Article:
ICC PROFILE: A computer file that can be used by your imaging program to provide the information necessary to convert color data between native device color spaces (the color numbers generated by your scanner, camera's CCD or imaging program) and device independent color spaces (the exact ink colors of a particular brand and model of printer). See more information on the ICC approach to color management by visiting the International Color Consortium's web page. Privately made ICC profile files can be found on the web. See the Inkjet Mall for ICC profiles for many of Epson's photo printers. Many printer and scanner manufacturers are making ICC profiles available for their products. You can also purchase software that will allow you to make your own ICC profiles, see Monaco Systems. High end scanners frequently come with calibration routines that allow you to make an ICC profile for that particular scanner.
INTERPOLATION: Most commonly associated with sizing or resizing a digital image. When you resize a digital image the imaging program 'resamples' the digital data and interpolates the data in order to determine how and where to add or subtract pixels to make the image smaller or larger. In simpler terms interpolation means that the imaging or scanning program looks at the existing pixel map of the image and adds or subtracts pixels in an orderly fashion to increase or decrease the resolution (pixel dimensions) of your digital image.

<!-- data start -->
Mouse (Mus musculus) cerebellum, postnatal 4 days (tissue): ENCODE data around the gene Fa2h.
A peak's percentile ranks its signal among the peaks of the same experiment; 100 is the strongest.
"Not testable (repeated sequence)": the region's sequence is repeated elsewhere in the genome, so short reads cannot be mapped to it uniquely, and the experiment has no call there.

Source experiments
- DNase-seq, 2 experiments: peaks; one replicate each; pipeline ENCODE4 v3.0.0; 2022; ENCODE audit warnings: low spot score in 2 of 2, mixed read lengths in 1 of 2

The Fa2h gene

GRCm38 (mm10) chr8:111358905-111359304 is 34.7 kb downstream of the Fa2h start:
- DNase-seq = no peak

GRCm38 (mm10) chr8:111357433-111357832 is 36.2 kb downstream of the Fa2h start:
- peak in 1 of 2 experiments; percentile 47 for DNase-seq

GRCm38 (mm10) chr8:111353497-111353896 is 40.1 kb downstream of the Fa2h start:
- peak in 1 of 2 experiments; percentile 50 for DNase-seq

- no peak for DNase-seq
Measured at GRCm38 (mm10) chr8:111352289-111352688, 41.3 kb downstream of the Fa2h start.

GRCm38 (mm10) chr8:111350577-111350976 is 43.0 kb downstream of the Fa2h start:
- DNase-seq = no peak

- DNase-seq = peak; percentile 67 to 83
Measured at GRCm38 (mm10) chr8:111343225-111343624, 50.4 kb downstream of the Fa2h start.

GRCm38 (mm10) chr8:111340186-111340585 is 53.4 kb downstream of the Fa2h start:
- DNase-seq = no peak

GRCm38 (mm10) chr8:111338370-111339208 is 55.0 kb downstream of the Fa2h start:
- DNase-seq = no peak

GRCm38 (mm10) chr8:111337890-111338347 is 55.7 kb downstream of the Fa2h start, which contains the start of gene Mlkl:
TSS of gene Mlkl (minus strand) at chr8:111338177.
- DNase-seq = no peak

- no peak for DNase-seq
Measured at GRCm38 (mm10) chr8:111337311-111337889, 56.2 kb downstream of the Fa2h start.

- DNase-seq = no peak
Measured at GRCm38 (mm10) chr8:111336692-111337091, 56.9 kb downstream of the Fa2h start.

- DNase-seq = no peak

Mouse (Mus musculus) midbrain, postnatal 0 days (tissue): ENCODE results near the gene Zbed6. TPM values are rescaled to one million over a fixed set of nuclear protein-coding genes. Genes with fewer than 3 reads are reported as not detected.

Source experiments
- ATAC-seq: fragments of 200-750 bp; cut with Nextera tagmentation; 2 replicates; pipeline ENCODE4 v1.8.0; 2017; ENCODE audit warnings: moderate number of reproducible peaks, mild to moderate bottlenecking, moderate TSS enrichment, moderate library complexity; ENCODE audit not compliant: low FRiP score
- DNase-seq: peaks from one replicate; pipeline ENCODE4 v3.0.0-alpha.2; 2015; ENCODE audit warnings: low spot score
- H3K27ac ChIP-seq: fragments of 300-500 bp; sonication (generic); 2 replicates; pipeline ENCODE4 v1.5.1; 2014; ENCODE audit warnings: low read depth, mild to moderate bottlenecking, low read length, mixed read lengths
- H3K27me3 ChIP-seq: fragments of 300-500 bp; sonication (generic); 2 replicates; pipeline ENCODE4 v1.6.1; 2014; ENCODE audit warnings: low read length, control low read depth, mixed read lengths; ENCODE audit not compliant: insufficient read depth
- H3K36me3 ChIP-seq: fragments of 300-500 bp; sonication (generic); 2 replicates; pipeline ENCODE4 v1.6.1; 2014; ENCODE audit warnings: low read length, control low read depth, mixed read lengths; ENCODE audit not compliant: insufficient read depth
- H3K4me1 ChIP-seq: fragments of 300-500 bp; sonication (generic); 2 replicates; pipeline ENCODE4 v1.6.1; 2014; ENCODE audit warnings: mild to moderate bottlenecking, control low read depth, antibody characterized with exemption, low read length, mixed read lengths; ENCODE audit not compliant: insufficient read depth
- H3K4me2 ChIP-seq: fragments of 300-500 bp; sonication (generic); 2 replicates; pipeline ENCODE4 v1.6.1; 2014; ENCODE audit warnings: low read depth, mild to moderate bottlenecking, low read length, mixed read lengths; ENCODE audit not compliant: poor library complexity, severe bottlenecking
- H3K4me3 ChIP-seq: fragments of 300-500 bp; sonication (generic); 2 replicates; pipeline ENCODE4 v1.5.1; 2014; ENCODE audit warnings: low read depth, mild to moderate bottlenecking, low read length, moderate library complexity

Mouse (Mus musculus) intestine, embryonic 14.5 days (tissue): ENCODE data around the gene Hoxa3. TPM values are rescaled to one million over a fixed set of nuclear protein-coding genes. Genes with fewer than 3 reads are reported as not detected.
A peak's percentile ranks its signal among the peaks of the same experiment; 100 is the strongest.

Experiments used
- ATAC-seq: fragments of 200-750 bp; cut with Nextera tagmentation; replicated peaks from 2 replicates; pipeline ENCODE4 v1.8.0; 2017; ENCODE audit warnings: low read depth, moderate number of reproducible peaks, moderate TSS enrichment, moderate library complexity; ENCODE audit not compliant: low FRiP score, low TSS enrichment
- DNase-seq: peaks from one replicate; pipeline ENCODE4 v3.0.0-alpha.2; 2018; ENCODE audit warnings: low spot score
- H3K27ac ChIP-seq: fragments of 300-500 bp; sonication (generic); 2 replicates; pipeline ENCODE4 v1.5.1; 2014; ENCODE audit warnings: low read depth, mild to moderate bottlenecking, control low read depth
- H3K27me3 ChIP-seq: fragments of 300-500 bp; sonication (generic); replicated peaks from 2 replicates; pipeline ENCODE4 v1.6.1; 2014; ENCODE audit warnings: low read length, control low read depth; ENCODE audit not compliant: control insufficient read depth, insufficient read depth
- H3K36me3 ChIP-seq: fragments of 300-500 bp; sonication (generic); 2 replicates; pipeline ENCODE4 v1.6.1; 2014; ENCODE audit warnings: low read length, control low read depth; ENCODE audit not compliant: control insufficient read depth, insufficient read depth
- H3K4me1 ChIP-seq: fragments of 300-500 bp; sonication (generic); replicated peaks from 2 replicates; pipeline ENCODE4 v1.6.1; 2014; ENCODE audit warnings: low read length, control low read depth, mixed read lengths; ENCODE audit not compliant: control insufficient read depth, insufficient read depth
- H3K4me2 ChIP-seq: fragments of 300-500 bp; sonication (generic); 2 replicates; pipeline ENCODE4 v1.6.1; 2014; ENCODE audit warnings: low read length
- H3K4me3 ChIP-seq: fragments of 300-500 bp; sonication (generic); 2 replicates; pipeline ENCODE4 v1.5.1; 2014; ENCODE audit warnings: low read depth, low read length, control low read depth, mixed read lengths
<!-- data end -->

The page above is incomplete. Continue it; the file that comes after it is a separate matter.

LEVELS: Usually refers to an imaging tool that usually combines a histogram graph and 3 sliders that allows you to adjust the tonal ranges of your image. The three adjustable areas are blacks, mid tones (gamma) and whites. This type of tool is usually only found in intermediate to advanced image editing programs. See a screen capture image of Photoshop's levels tool
PPI: Stands for 'pixels per inch'. PPI is used to scale a digital image's pixel dimensions to a physical dimension on printed media. Best use of the terms DPI and PPI as follows; Use the term DPI for scaling original media for scanning and use PPI for scaling digital images for printing. The math for scaling image resolution or print output is the same regardless of application or terminology.
PIXELS: A unit of measurement for resolution or size of a digital image. Each pixel represents one DOT in a continuous matrix of dots. This matrix of dots, when viewed on a computer screen, make up the content of your digital image. Each pixel has a computer word that contains information for the color of that pixel. Actual pixel size is relative to the resolution you are using on your computer screen. See the computer screen resolution heading for an explanation of the variable display size of pixels.